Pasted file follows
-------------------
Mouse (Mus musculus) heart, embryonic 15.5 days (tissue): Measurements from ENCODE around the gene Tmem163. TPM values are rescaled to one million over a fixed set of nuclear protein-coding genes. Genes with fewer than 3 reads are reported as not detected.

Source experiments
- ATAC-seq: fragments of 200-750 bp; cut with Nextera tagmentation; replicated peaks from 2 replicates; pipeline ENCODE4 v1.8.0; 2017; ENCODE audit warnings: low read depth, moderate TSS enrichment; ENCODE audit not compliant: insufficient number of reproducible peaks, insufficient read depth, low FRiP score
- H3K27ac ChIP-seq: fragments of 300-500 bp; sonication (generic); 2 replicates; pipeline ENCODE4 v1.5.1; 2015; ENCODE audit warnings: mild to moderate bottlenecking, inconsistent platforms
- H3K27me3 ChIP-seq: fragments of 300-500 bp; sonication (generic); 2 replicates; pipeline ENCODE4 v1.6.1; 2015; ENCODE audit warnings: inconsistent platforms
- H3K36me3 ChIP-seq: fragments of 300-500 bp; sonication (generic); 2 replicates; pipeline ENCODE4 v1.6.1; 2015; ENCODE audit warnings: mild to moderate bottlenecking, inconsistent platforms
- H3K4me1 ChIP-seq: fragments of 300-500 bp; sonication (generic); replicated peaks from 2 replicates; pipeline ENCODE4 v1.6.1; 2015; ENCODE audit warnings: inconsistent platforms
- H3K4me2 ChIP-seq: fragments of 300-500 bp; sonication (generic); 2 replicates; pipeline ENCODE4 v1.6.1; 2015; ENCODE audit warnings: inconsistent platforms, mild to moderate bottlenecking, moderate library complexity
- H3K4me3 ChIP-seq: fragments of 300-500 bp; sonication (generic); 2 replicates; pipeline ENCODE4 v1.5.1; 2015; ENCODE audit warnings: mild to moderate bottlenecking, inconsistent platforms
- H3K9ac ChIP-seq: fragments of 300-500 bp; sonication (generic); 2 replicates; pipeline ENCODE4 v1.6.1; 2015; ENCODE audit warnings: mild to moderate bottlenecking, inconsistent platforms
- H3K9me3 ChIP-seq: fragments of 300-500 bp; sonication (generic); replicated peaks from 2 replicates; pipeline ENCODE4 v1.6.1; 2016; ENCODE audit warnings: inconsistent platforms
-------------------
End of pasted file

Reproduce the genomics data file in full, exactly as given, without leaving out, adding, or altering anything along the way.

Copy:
Mouse (Mus musculus) heart, embryonic 15.5 days (tissue): Measurements from ENCODE around the gene Tmem163. TPM values are rescaled to one million over a fixed set of nuclear protein-coding genes. Genes with fewer than 3 reads are reported as not detected.

Source experiments
- ATAC-seq: fragments of 200-750 bp; cut with Nextera tagmentation; replicated peaks from 2 replicates; pipeline ENCODE4 v1.8.0; 2017; ENCODE audit warnings: low read depth, moderate TSS enrichment; ENCODE audit not compliant: insufficient number of reproducible peaks, insufficient read depth, low FRiP score
- H3K27ac ChIP-seq: fragments of 300-500 bp; sonication (generic); 2 replicates; pipeline ENCODE4 v1.5.1; 2015; ENCODE audit warnings: mild to moderate bottlenecking, inconsistent platforms
- H3K27me3 ChIP-seq: fragments of 300-500 bp; sonication (generic); 2 replicates; pipeline ENCODE4 v1.6.1; 2015; ENCODE audit warnings: inconsistent platforms
- H3K36me3 ChIP-seq: fragments of 300-500 bp; sonication (generic); 2 replicates; pipeline ENCODE4 v1.6.1; 2015; ENCODE audit warnings: mild to moderate bottlenecking, inconsistent platforms
- H3K4me1 ChIP-seq: fragments of 300-500 bp; sonication (generic); replicated peaks from 2 replicates; pipeline ENCODE4 v1.6.1; 2015; ENCODE audit warnings: inconsistent platforms
- H3K4me2 ChIP-seq: fragments of 300-500 bp; sonication (generic); 2 replicates; pipeline ENCODE4 v1.6.1; 2015; ENCODE audit warnings: inconsistent platforms, mild to moderate bottlenecking, moderate library complexity
- H3K4me3 ChIP-seq: fragments of 300-500 bp; sonication (generic); 2 replicates; pipeline ENCODE4 v1.5.1; 2015; ENCODE audit warnings: mild to moderate bottlenecking, inconsistent platforms
- H3K9ac ChIP-seq: fragments of 300-500 bp; sonication (generic); 2 replicates; pipeline ENCODE4 v1.6.1; 2015; ENCODE audit warnings: mild to moderate bottlenecking, inconsistent platforms
- H3K9me3 ChIP-seq: fragments of 300-500 bp; sonication (generic); replicated peaks from 2 replicates; pipeline ENCODE4 v1.6.1; 2016; ENCODE audit warnings: inconsistent platforms